Across Steamboat Springs this week, doctors have been treating neck injuries suffered by readers of the Steamboat Today. Having read on Tuesday that the Steamboat Springs City Council would meet that evening to start discussions on “improving” downtown parking, readers suffered whiplash when they read on Wednesday that the council will vote on June 17 whether to remove upwards of 33 parking spots from Yampa Street — as proposed by council member Kenny Reisman.
Rob Douglas' column appears Fridays in the Steamboat Today. He can be reached at rdouglas@SteamboatToday.com.
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While it’s tempting to question whether some council members are employing Common Core to convince themselves that subtraction results in addition when it comes to parking, the reality is that a faction of the council believes they need to summon the “courage” to “kick-start” “change.”
But let’s save for another day the discussion of why some other council members believe it’s their job to kick-start change — hint: it’s about a lack of tax dollars to fund Steamboat’s unquenchable thirst for capital projects — and instead examine what’s driving Reisman’s desire to immediately strip a portion of parking from Yampa Street.
Based on his pronouncement at Tuesday’s meeting, it’s not just “public safety” that’s motivating Reisman. Evidently, some Yampa Street restaurateurs don’t meet Reisman’s lofty standards and he wants them publicly shamed.
For context, the next five paragraphs contain almost the entirety of Reisman’s presentation about Yampa Street parking at Tuesday’s meeting:
“Here’s how I’d like to kick-start a change is that we eliminate parking from Sixth Street to Ninth Street on Yampa on the south side of the street. So we’re talking the river side of the street. And we have a meeting on this in two weeks here in council to vote on this so people can engage in conversation in the next two weeks. And we make this happen.
“Here’s what happens if you do that. We lose about 33 parking spots in all likelihood. Somewhere between 33 to 40 parking spots depending on the footage that we use. What you also then get is, you get anyone coming from Howelsen over the bridge on 10th Street can then connect through that parking lot which is now, you have the Backdoor (Sports) parking lot, on to the south side of the street and have space, because there’s no parking to roam freely — this is bikes, and families, and older people, and younger people, and everyone — to walk that south side of the street down to Sixth where they then can connect to the city sidewalk that borders the parking spots by the river. You then have linked it completely back over to Howelsen and the bike path. So what you’ve created is a completely safe experience for everyone in this community regardless of age to get engaged in downtown.”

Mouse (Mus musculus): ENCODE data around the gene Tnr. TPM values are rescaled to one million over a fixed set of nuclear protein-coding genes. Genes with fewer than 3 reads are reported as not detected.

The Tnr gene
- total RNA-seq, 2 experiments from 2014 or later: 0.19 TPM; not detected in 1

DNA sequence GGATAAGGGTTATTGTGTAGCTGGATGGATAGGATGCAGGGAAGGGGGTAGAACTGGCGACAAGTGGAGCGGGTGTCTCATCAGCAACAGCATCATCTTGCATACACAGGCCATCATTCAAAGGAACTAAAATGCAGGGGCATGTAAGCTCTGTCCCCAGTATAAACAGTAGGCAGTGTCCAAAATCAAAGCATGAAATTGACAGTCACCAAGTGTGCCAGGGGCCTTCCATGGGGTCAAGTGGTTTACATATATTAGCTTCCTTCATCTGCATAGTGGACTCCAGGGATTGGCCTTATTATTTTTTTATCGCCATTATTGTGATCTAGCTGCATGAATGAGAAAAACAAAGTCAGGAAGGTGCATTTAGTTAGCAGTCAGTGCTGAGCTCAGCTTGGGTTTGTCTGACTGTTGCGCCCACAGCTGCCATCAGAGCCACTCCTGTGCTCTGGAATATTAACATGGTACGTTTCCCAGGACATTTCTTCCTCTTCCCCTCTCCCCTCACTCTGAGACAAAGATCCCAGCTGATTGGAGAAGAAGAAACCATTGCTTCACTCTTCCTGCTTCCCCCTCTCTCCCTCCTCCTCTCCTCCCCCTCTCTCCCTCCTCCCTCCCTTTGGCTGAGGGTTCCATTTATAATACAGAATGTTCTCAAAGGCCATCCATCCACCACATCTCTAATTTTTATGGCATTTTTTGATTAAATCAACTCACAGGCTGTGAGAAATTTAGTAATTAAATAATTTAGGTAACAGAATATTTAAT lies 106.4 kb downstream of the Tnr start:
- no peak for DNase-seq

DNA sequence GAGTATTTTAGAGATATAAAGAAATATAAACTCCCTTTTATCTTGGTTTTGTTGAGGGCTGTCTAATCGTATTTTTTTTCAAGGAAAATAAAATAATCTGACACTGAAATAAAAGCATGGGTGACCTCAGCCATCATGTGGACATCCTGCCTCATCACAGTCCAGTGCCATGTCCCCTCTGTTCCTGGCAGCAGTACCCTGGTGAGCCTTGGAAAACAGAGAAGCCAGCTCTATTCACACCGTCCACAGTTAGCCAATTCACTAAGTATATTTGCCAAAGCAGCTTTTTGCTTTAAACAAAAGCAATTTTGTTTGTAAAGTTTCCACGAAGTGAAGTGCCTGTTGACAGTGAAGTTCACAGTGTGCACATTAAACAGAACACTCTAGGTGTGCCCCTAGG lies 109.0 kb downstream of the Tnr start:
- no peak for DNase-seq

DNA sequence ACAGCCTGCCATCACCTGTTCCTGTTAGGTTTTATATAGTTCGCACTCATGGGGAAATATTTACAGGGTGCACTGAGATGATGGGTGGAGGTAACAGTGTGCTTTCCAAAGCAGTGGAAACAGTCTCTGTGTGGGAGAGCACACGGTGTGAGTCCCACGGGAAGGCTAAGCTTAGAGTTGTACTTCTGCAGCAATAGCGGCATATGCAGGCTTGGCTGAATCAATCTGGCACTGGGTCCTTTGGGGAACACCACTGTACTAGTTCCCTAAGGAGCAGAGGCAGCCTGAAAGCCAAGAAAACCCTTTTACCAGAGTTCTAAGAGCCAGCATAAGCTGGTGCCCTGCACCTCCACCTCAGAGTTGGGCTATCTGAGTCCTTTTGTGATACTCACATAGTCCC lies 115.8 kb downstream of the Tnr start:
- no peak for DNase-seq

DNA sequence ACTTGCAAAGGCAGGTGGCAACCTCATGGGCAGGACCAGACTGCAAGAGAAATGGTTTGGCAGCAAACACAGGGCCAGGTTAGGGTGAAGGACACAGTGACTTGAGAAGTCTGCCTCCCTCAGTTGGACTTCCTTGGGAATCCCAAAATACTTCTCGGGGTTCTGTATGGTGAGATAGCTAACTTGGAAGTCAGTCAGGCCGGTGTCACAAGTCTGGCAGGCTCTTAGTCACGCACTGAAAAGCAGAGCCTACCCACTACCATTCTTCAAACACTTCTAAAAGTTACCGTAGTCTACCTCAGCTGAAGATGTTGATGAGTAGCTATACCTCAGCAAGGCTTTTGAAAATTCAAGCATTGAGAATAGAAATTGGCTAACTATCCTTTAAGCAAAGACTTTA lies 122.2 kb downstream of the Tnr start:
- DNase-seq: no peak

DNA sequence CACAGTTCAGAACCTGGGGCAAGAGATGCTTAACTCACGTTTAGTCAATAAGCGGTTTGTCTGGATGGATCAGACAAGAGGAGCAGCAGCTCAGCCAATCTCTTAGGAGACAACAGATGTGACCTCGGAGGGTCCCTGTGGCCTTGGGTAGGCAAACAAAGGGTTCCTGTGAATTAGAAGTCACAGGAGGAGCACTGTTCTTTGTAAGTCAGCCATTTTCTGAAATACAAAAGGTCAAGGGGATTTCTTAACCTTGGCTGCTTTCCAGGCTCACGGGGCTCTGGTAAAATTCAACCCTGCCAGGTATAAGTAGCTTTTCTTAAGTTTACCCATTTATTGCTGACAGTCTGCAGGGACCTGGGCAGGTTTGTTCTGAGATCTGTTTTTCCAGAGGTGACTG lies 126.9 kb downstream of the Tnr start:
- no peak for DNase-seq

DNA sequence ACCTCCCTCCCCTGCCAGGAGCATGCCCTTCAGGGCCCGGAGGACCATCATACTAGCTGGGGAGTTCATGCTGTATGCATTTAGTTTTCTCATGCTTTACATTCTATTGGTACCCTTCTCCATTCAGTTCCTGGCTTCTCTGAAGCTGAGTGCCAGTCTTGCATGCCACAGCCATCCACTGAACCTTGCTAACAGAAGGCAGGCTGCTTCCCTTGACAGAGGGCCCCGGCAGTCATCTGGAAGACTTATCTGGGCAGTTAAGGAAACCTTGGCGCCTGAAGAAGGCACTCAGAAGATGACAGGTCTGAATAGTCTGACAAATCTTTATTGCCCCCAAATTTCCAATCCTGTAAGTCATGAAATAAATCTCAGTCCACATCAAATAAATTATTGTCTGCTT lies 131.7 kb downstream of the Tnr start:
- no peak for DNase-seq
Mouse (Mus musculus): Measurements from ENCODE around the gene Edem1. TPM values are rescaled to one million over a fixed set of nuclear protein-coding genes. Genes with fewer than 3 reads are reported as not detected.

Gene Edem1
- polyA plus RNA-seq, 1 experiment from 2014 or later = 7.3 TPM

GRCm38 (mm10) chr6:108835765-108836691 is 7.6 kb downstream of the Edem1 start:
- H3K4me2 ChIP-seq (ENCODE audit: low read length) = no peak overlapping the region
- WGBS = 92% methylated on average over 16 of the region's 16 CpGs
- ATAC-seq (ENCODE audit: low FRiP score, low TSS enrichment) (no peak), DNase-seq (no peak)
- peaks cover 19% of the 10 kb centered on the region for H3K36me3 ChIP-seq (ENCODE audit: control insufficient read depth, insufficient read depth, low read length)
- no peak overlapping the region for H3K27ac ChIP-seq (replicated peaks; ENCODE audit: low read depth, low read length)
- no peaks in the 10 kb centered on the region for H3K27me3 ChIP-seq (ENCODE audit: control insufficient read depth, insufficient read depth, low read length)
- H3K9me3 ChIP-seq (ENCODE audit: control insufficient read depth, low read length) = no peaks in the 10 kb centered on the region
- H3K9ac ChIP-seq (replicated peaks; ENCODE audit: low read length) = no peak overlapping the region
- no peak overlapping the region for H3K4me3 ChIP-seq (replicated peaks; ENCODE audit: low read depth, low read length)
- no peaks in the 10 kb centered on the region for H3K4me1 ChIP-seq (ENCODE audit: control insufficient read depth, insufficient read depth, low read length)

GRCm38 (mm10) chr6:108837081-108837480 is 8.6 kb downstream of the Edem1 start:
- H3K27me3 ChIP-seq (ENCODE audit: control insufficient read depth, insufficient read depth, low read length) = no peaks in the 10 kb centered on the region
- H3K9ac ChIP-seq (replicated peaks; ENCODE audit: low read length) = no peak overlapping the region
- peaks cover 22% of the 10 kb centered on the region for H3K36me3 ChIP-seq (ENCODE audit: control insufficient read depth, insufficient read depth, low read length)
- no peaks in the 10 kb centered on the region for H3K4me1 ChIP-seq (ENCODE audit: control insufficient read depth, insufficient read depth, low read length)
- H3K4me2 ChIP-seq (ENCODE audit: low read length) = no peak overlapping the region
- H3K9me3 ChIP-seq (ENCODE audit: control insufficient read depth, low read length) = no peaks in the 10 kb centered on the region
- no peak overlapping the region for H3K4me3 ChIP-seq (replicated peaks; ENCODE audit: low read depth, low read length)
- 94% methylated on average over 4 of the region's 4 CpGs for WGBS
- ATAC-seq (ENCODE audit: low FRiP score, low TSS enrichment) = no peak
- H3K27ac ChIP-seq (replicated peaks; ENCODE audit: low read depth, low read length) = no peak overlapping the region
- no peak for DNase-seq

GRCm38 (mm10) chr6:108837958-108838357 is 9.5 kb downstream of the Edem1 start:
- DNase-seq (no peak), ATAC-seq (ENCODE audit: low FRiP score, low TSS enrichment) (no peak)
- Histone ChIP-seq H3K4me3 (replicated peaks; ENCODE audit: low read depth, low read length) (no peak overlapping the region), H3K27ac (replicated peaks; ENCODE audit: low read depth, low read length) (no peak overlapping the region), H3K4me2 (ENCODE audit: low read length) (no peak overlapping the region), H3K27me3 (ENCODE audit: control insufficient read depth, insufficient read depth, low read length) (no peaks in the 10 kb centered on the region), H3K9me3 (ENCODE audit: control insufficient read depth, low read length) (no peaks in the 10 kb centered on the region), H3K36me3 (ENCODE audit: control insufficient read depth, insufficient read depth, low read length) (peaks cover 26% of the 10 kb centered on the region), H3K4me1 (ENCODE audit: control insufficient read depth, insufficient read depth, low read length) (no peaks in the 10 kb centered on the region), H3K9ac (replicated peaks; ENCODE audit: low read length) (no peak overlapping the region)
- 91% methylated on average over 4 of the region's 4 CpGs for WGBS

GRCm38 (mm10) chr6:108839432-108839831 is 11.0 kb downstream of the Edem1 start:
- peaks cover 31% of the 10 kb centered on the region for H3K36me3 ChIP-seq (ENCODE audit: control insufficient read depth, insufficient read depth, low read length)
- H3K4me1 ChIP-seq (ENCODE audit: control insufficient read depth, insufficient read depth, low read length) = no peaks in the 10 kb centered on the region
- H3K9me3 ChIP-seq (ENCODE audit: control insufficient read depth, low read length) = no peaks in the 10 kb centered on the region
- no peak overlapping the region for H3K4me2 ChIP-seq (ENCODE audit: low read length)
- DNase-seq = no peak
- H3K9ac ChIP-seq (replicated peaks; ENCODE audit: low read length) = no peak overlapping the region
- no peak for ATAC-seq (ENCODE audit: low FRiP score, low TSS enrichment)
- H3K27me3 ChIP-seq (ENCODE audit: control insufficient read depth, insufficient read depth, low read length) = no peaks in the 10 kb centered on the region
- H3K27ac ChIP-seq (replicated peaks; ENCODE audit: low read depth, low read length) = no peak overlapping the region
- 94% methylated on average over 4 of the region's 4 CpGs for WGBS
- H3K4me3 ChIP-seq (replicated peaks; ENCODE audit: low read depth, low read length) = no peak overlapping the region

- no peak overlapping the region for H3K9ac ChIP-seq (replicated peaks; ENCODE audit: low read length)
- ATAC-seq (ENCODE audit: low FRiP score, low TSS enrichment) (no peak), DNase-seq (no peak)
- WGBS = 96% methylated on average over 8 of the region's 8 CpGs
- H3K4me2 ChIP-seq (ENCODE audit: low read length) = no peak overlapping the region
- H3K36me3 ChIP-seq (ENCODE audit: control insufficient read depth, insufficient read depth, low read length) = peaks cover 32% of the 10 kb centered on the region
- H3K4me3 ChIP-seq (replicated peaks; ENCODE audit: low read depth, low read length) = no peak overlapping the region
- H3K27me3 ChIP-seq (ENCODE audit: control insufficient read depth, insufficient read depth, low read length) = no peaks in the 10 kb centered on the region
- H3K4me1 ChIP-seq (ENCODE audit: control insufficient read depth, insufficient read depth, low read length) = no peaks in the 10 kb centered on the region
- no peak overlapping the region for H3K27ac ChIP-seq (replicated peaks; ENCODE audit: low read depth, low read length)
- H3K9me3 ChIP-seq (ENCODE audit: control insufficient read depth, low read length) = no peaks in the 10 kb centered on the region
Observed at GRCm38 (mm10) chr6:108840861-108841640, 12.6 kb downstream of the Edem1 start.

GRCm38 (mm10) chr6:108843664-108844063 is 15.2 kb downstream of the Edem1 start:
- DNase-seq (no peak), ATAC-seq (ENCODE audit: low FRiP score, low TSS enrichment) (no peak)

After discussing exceptions for deliveries, Reisman continued.
“It’s a change. And I think it’s one that will dramatically improve the experience of everyone in this community who lives here or visits without spending barely a nickel in doing it.
“And then what you’ll find is, you’ll wander down cause there’ll be no cars parked down there on that side, and you’ll stumble onto E3 (the new steakhouse where Cottonwood Grill was located) and you’ll finally be able to notice the beautiful gardens that they’ve created and the sidewalk they’ve put in. And then you’ll see other restaurants who might not have done that and you’ll start to have a conversation and say, ‘Hey, can you clean up a little bit cause we don’t like the experience now that we can see it.’ And I think it’s a great way to kick-start it.”
As an elected official, Reisman believes the city should use its regulatory authority over public parking as a means of “kick-starting” public ridicule of privately owned businesses that don’t meet his subjective aesthetics — even though those businesses are in compliance with the law.
Reisman’s ham-fisted ploy is so wrongheaded it calls into question what other ulterior designs he has for Yampa Street and what steps he’s willing to advocate as a means of picking winners and losers among business owners.
One thing is certain. If you’re not one of the businesses that satisfies Reisman’s vision, you better get involved before he decides to kick-start you.
To reach Rob Douglas, email rdouglas@SteamboatToday.com or follow him on Twitter @RobDouglas3